by Vrushabh Sikarwar (Elevatte Fitness)
Looking at fitness trends across the country today, there seems to be a common misconception that gyms, weight rooms, and training centres are industrial body building factories. Resistance training is majorly viewed from this one-dimensional aesthetic lens, negating the wonderful benefits of the added external stress we place on our internal systems, which in turn creates adaptations. Okay wait hold on, stress? Adaptation? What are all these terms? Bear with me a couple more minutes and I will simplify this for you.
As humans, the greatest gift we have is that of adaptation. Imagine yourself on your first day of dance class. Replay the memory, picture yourself trying to perfect the first ever routine you did. Would you not say that today you are a “better” dancer than when you started? Looking back, it seems pretty obvious right? Of course you were going to improve! Every time we do something new, it starts off as difficult, and requires a lot of attention and focus. But as we continue to do it consistently and progressively, we become better at it.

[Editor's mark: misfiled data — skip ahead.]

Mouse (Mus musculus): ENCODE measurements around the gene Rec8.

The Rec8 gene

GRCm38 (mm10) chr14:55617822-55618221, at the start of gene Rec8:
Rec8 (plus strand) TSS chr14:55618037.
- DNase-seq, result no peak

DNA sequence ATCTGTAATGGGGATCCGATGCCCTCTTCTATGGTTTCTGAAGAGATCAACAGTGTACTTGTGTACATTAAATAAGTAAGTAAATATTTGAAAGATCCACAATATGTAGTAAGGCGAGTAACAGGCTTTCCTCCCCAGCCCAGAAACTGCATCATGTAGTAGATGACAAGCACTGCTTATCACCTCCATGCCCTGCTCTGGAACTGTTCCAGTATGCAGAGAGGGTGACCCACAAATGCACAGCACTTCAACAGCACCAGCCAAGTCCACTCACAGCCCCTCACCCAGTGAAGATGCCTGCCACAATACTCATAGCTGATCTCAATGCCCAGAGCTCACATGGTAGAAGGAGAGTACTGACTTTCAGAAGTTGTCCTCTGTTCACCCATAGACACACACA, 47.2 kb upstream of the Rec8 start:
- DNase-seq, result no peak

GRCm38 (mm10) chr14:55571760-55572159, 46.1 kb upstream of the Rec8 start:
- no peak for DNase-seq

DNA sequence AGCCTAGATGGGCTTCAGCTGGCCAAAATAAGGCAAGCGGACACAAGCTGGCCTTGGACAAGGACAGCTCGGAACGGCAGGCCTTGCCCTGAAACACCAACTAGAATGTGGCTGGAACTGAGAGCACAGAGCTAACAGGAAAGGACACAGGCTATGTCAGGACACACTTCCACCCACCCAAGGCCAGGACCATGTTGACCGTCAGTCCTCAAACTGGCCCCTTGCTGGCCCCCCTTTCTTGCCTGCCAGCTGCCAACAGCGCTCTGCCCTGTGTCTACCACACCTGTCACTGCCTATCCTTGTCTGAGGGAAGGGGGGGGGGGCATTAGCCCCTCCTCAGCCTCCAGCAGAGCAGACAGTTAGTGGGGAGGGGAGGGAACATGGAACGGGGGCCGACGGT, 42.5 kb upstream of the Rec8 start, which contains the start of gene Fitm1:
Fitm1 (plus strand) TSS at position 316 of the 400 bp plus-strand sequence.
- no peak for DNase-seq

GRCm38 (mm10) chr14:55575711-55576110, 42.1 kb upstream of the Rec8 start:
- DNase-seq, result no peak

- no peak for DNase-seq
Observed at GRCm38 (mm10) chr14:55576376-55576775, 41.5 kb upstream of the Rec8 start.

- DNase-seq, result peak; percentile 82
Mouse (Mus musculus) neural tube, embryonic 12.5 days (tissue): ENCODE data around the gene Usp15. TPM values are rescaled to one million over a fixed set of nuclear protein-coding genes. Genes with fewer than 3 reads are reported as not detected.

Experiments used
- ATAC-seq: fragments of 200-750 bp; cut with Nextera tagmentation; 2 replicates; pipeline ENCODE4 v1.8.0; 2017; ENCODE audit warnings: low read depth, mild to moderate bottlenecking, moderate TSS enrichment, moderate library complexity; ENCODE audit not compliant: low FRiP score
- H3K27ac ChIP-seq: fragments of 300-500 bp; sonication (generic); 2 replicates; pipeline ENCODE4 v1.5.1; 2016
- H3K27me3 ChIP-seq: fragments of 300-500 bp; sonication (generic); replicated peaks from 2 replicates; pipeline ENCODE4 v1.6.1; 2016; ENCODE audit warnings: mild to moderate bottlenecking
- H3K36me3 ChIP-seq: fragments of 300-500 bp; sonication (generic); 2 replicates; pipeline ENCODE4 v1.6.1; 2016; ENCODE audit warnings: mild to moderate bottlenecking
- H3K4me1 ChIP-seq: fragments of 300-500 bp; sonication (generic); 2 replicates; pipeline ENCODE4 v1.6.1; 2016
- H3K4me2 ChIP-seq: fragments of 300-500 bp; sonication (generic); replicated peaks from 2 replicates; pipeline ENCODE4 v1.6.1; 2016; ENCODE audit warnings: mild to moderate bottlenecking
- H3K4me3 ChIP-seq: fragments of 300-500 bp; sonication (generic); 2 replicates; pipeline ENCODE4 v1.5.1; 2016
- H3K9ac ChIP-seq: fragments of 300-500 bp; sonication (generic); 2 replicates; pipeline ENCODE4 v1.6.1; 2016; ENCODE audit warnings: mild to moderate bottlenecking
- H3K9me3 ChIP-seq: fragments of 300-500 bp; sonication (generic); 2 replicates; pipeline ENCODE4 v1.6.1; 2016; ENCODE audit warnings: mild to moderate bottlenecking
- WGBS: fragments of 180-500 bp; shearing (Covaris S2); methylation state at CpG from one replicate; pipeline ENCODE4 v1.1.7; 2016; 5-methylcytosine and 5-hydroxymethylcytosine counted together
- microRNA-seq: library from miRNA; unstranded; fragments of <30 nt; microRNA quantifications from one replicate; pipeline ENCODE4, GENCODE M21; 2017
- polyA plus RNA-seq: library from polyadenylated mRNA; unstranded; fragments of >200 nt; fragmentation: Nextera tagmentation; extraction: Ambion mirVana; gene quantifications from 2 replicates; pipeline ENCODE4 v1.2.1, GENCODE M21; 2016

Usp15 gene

At a base level all our bodies care about is survival. Everything we do outside of fulfilling those basic survival needs are external stressors. Whenever we are faced with this external stress for a prolonged period of time and in the right doses, our bodies’ internal structures update and upgrade themselves to be able to better handle this external stress that is being placed on it.
Dancing also places external demands on the body, requiring it to control and coordinate all the skills you are trying to learn and instill in yourself. As a dancer you have probably achieved a certain level of fitness as you have moved forward in your journey. That two-minute routine is not as exhausting anymore. You have more awareness of your body in time and space. Your legs, core, arms don’t get as fatigued anymore – you get the gist.
Understanding this fundamental concept will allow you to make better decisions regarding your training and physical exercise choices. As a dancer you do not need to do what a bodybuilder does. With respect to weight training, you first need to understand what stressors dance places on you, and then provide the body with those stressors in a controlled environment with graded levels of exposure and difficulty. Expanding on these and more on dance specific training next week. Until then, keep moving!